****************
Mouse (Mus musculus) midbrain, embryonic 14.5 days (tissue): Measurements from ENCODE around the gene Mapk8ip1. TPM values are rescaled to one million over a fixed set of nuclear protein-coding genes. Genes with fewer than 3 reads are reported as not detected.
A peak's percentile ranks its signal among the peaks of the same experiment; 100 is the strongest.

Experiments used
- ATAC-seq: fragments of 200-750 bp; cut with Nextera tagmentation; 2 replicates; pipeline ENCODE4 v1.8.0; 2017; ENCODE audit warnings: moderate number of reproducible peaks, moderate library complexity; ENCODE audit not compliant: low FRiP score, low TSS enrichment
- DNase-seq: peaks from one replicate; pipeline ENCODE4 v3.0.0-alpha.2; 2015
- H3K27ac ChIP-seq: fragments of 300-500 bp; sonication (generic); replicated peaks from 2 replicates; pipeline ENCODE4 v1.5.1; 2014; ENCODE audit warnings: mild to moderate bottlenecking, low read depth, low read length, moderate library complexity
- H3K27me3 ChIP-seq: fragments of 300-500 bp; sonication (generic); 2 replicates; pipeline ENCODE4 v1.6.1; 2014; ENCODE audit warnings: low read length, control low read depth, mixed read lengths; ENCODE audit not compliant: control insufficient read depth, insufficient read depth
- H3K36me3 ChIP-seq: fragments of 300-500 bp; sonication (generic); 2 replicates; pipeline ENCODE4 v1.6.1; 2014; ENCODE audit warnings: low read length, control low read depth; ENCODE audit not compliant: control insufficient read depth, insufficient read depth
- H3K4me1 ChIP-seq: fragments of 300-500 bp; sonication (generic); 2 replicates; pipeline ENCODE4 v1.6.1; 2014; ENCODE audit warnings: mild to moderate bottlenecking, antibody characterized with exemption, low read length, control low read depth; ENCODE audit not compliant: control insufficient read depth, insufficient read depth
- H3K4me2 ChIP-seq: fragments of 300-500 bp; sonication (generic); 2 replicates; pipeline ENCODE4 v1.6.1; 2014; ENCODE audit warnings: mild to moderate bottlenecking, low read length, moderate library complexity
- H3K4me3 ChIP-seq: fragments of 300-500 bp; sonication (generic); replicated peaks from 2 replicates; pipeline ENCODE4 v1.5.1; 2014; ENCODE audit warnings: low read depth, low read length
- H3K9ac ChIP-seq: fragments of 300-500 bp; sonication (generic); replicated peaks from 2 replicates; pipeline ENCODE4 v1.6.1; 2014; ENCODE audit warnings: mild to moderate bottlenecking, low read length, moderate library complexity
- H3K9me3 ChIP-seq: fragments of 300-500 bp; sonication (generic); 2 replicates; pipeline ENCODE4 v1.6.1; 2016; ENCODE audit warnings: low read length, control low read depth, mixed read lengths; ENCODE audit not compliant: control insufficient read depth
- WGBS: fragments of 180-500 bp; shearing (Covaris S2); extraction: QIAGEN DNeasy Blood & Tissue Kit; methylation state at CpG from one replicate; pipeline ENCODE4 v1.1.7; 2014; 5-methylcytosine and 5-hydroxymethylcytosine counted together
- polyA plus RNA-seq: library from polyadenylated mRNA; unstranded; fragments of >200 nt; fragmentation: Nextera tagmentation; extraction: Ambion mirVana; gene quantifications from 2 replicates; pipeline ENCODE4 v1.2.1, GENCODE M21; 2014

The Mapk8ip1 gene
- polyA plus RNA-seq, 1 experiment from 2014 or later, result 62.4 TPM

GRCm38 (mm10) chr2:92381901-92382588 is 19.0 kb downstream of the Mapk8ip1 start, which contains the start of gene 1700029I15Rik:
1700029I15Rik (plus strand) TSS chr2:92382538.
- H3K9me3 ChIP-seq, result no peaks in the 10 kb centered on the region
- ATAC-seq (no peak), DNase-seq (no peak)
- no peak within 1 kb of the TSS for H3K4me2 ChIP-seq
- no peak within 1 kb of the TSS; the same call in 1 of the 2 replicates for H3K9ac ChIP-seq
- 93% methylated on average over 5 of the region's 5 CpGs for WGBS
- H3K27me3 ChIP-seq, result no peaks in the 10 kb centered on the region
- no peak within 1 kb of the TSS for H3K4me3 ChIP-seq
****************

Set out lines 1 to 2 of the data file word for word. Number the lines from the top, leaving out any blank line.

Mouse (Mus musculus) midbrain, embryonic 14.5 days (tissue): Measurements from ENCODE around the gene Mapk8ip1. TPM values are rescaled to one million over a fixed set of nuclear protein-coding genes. Genes with fewer than 3 reads are reported as not detected.
A peak's percentile ranks its signal among the peaks of the same experiment; 100 is the strongest.